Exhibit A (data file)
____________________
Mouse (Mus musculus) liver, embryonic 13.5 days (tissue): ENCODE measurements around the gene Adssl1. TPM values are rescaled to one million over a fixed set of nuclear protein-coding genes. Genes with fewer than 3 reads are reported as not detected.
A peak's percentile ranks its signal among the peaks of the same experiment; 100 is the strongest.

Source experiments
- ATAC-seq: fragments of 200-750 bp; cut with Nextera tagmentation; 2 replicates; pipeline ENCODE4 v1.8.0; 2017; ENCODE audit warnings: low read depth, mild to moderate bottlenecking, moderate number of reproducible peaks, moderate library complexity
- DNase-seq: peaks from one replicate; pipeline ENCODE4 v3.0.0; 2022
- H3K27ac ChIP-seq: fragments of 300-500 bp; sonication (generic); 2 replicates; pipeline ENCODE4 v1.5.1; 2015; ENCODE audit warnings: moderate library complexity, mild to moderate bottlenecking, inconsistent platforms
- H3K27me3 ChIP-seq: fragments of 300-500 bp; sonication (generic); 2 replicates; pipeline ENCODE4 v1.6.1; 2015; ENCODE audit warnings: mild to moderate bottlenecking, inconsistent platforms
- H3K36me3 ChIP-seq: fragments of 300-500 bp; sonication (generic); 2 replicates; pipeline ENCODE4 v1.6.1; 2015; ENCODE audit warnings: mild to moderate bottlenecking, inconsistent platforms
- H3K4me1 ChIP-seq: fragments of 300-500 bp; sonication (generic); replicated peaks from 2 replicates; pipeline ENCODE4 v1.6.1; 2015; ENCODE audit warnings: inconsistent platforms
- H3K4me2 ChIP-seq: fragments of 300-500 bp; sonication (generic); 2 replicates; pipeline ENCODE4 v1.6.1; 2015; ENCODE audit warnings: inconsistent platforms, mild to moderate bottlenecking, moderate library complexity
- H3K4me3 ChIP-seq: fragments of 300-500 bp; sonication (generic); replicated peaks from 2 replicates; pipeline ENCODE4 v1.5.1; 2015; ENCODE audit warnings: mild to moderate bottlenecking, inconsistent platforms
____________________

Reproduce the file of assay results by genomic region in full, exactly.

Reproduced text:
Mouse (Mus musculus) liver, embryonic 13.5 days (tissue): ENCODE measurements around the gene Adssl1. TPM values are rescaled to one million over a fixed set of nuclear protein-coding genes. Genes with fewer than 3 reads are reported as not detected.
A peak's percentile ranks its signal among the peaks of the same experiment; 100 is the strongest.

Source experiments
- ATAC-seq: fragments of 200-750 bp; cut with Nextera tagmentation; 2 replicates; pipeline ENCODE4 v1.8.0; 2017; ENCODE audit warnings: low read depth, mild to moderate bottlenecking, moderate number of reproducible peaks, moderate library complexity
- DNase-seq: peaks from one replicate; pipeline ENCODE4 v3.0.0; 2022
- H3K27ac ChIP-seq: fragments of 300-500 bp; sonication (generic); 2 replicates; pipeline ENCODE4 v1.5.1; 2015; ENCODE audit warnings: moderate library complexity, mild to moderate bottlenecking, inconsistent platforms
- H3K27me3 ChIP-seq: fragments of 300-500 bp; sonication (generic); 2 replicates; pipeline ENCODE4 v1.6.1; 2015; ENCODE audit warnings: mild to moderate bottlenecking, inconsistent platforms
- H3K36me3 ChIP-seq: fragments of 300-500 bp; sonication (generic); 2 replicates; pipeline ENCODE4 v1.6.1; 2015; ENCODE audit warnings: mild to moderate bottlenecking, inconsistent platforms
- H3K4me1 ChIP-seq: fragments of 300-500 bp; sonication (generic); replicated peaks from 2 replicates; pipeline ENCODE4 v1.6.1; 2015; ENCODE audit warnings: inconsistent platforms
- H3K4me2 ChIP-seq: fragments of 300-500 bp; sonication (generic); 2 replicates; pipeline ENCODE4 v1.6.1; 2015; ENCODE audit warnings: inconsistent platforms, mild to moderate bottlenecking, moderate library complexity
- H3K4me3 ChIP-seq: fragments of 300-500 bp; sonication (generic); replicated peaks from 2 replicates; pipeline ENCODE4 v1.5.1; 2015; ENCODE audit warnings: mild to moderate bottlenecking, inconsistent platforms